On Pentecost St. John Cantius Church follows an ancient tradition of dropping red rose petals from above on to the congregation. I’ve never seen that done before. It’s a shame I can only watch it on YouTube tomorrow.
The Which Way Challenge, that Cee began, has been picked up by the Sonofthebeach69 blogger. The beauty of it is that it’s free form. You can include images of doors, gates, roads, streets exits, signs, paths, waterways, you name it.
This week I’m sharing photos of Suzhou, China, which has many small canals in it’s Old Town.
See more Which Way photos by clicking here.
A painting I saw at a museum in China. A festive painting of acrobats.
1. Each week, we’ll provide a theme for creative inspiration. You take photographs based on your interpretation of the theme, and post them on your blog (a new post!) anytime before the following Wednesday when the next photo theme will be announced.
2. To make it easy for others to check out your photos, title your blog post “Weekly Photo Challenge: (theme of the week)” and be sure to use the “postaday″ tag.
3. Follow The Daily Post so that you don’t miss out on weekly challenge announcements, and subscribe to our newsletter – we’ll highlight great posts. Add Media photos from each month’s most popular challenge.
I attended a talk on Irish traditions and culture at my library not too long ago. One thing I learned, and rejoiced in learning since I don’t like the taste, was that you shouldn’t eat corn beef and cabbage on St. Patrick’s Day if you want to honor or experience Irish culture.
When the Irish immigrated to the US during the Potato Famine, they were poor. The only food they could afford was corn beef. So eat lamb or pork, which Irish typically ate in Irish.
I learned from this website that corned beef was eaten by kings as a way to drive the “demon of gluttony” out of his belly. As someone who doesn’t like the taste of corn beef and cabbage, I understand how that ancient practice could work.
This weekend from Thursday through Sunday the Chicago Botanic Garden is holding the Night of 1,000 Jack o’Lanterns. I got tickets in advance which turned out to be essential since it’s sold out for all days.
The event is well planned. Our time to enter was 7:45 pm and though we arrived at the gardens on time the line to enter was long, so we should have come earlier. After parking, and we lucked out that they directed traffic so well that we must have hit the period when those who came at 5:30 had all left so we got to park in the lot nearest the visitors’ center. After entering we found long lines, but they moved swiftly.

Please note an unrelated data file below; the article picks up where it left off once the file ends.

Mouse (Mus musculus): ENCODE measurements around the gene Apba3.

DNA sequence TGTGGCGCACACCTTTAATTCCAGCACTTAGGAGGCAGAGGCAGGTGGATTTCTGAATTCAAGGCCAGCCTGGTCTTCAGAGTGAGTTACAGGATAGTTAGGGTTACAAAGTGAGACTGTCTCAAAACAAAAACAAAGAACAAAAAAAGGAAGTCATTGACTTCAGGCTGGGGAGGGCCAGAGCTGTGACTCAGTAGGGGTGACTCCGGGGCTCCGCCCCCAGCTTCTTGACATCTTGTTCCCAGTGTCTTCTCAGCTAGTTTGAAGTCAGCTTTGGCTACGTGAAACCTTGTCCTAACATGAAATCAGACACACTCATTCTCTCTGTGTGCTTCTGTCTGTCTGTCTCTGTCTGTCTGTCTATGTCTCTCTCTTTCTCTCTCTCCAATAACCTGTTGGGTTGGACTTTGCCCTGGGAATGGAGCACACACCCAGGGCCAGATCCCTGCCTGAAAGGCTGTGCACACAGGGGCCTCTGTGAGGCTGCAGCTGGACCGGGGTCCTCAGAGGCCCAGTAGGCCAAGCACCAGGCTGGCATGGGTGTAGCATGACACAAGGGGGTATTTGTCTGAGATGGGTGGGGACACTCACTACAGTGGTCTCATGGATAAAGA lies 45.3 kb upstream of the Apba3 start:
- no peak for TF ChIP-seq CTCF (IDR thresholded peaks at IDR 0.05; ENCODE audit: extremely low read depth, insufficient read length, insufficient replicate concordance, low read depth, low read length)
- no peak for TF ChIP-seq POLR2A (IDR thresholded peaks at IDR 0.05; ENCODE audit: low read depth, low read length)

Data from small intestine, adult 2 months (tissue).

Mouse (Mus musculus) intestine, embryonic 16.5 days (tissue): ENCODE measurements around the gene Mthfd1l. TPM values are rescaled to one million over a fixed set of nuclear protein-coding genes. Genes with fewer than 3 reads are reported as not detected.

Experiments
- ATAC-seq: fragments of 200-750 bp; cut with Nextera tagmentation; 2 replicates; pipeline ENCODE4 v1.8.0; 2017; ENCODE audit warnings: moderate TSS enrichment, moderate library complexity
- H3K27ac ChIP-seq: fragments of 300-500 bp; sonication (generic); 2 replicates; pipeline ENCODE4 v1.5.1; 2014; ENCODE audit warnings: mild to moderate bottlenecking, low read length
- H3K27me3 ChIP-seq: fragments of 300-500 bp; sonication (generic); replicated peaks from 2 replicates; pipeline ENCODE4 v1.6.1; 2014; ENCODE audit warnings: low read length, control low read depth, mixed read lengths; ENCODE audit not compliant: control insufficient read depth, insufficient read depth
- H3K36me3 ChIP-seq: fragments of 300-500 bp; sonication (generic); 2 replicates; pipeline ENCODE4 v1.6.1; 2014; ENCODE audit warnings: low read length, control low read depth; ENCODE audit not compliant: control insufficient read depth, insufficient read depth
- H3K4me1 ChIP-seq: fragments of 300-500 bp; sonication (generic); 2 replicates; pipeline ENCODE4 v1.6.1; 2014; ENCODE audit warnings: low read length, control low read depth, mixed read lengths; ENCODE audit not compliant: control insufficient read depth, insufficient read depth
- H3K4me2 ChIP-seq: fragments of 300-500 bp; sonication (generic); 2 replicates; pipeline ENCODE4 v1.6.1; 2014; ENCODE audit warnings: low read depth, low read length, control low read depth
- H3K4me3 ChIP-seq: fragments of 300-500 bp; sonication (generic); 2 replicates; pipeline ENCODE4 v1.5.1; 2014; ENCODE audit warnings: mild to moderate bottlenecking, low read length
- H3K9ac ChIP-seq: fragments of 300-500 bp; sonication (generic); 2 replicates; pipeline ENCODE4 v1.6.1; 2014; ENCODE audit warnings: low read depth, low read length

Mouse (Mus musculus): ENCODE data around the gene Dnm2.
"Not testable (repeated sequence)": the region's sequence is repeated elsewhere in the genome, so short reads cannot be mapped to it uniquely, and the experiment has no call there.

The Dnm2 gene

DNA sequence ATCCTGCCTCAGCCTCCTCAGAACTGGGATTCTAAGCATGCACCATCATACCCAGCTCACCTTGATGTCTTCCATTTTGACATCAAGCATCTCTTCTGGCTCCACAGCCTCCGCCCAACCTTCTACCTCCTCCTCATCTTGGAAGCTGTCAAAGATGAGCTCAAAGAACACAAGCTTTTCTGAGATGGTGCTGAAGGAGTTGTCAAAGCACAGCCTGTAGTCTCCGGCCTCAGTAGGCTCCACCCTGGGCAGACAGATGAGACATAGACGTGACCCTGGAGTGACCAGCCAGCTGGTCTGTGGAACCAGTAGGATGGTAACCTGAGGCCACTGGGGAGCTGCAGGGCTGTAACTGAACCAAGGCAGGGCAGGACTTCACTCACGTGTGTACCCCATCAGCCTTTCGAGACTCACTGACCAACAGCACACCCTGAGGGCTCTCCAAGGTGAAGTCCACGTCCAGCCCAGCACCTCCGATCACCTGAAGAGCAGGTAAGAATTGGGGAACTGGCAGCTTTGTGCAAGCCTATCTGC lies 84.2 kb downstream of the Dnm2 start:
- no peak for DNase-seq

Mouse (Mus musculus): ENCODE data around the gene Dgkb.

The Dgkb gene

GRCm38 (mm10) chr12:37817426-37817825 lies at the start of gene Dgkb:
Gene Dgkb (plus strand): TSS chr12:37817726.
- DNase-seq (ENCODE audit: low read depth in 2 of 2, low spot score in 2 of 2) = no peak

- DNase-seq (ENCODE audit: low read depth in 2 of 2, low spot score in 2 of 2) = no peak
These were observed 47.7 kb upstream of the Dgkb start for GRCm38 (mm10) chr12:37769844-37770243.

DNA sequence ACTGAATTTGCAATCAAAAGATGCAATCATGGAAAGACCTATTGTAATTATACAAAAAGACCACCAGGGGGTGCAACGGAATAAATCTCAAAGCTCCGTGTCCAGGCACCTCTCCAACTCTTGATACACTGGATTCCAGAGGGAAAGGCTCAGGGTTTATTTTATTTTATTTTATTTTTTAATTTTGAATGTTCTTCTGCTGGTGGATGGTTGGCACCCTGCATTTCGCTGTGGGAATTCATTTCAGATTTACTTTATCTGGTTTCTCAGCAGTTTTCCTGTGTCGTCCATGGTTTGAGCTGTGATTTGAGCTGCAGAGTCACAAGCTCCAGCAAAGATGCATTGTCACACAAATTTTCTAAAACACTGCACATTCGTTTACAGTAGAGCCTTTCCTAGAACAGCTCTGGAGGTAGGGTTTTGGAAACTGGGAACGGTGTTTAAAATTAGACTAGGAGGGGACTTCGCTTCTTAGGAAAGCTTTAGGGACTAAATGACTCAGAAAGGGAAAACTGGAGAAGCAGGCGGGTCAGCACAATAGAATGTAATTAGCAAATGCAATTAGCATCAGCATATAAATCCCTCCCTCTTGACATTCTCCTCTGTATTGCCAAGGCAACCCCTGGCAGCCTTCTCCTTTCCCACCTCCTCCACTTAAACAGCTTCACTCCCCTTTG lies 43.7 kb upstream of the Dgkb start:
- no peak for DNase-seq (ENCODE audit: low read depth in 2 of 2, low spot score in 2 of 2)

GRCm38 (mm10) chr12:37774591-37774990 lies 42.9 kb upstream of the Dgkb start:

Once inside we were delighted by Halloween music and dozens of jack o’lanterns, large and small. Well, huge and mid-size is more accurate. The “small” jack o’lanterns were the size most families buy and the big ones were perhaps 3 feet high. The jumbo ones were carved by artists and were grouped by themes. Themes included musicians, Chicago sports, Flora of Illinois, Fairy Tales, and Classic Halloween.
After about an hour we reached a fork in the paths. One side led to the exit and the other to the model train exhibit. Though I’ve seen the model train exhibit, which consists of models of American sites like the French Quarter in New Orleans, the Hollywood sign or Wrigley’s Field, we decided to go again. I’m so glad we did. They’d decked out the buildings made of twigs and the trains with ghosts, goblins, witches, pumpkins and such.
Then after exiting the model train exhibit we got to see two more themes of jack o’lanterns: Fairy Tales and Classic Halloween.
Tickets are sold out. For members they were $12 and for non-members $14.
Parking for members is free and it costs $25 for non-members.